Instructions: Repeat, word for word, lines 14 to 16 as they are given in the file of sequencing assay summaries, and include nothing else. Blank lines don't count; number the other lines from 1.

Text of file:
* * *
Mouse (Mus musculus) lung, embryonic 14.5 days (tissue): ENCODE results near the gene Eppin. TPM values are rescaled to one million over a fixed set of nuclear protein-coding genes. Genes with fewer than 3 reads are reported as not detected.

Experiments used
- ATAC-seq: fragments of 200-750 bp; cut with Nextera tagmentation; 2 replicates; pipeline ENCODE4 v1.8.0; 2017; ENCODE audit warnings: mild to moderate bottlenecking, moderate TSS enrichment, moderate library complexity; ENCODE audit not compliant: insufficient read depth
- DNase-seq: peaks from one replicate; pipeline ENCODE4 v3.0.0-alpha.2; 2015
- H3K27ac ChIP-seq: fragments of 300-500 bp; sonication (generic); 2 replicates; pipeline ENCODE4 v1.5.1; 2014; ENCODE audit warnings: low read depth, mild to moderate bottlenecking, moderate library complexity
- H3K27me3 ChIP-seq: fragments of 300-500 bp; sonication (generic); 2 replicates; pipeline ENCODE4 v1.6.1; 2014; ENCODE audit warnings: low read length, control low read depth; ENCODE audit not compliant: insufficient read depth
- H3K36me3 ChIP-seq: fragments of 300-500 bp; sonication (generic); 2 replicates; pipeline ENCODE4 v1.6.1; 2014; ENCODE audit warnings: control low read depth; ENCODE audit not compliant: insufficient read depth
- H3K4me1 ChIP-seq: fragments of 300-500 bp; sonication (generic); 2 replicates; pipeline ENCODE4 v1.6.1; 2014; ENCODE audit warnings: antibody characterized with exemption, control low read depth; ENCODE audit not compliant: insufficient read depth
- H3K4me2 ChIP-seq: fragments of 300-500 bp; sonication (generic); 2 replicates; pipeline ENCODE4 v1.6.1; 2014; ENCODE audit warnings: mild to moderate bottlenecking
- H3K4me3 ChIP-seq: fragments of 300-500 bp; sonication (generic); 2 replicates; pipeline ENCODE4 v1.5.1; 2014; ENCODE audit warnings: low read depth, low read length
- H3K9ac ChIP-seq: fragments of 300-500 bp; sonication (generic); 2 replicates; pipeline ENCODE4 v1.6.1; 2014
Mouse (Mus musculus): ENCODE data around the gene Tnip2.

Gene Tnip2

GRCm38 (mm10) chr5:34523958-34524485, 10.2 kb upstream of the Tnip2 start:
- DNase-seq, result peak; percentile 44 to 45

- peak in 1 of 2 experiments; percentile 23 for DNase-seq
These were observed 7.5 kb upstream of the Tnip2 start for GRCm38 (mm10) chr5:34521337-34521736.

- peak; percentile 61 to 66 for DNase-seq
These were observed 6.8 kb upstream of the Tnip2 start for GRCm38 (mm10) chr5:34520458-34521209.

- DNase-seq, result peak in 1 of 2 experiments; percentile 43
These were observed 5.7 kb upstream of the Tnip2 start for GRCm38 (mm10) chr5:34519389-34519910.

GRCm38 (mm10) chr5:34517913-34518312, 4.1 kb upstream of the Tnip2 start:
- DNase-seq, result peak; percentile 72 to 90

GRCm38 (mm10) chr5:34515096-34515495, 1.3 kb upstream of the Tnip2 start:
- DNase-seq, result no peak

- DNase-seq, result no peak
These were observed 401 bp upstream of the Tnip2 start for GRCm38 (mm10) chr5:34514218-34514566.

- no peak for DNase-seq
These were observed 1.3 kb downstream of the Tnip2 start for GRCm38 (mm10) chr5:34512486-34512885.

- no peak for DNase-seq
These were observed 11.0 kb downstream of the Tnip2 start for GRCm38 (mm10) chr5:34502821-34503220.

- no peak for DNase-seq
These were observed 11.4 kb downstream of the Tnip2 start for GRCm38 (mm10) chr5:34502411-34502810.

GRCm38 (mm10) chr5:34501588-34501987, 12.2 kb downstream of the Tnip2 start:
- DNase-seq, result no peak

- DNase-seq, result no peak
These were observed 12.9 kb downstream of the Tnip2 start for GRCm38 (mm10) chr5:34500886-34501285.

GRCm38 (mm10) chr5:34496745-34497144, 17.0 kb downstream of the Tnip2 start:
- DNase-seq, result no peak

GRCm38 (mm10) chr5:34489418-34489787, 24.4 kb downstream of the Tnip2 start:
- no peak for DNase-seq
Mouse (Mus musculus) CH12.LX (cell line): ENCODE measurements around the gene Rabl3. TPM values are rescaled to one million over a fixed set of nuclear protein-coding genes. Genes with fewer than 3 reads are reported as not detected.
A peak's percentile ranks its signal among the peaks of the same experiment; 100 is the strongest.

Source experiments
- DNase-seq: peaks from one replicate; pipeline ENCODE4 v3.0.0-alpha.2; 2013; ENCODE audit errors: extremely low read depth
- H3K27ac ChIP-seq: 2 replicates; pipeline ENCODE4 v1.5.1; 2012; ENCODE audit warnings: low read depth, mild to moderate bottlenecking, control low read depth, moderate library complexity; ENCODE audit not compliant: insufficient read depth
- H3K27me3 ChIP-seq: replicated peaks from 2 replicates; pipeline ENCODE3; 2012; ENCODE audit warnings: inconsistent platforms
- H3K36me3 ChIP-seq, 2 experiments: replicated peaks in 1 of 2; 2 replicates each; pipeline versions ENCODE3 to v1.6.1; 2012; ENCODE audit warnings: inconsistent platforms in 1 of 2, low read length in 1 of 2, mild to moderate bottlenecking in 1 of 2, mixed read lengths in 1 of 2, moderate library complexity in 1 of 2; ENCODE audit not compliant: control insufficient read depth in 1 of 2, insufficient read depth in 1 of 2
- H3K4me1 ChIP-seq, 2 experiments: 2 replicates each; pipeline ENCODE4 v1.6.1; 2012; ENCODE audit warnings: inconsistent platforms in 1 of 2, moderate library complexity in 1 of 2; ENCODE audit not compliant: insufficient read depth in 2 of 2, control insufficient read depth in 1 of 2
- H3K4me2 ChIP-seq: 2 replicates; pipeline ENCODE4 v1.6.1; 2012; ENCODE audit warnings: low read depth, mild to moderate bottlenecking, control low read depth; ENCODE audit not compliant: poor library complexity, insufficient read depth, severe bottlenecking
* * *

GRCm38 (mm10) chr5:34523958-34524485, 10.2 kb upstream of the Tnip2 start:
- DNase-seq, result peak; percentile 44 to 45

- peak in 1 of 2 experiments; percentile 23 for DNase-seq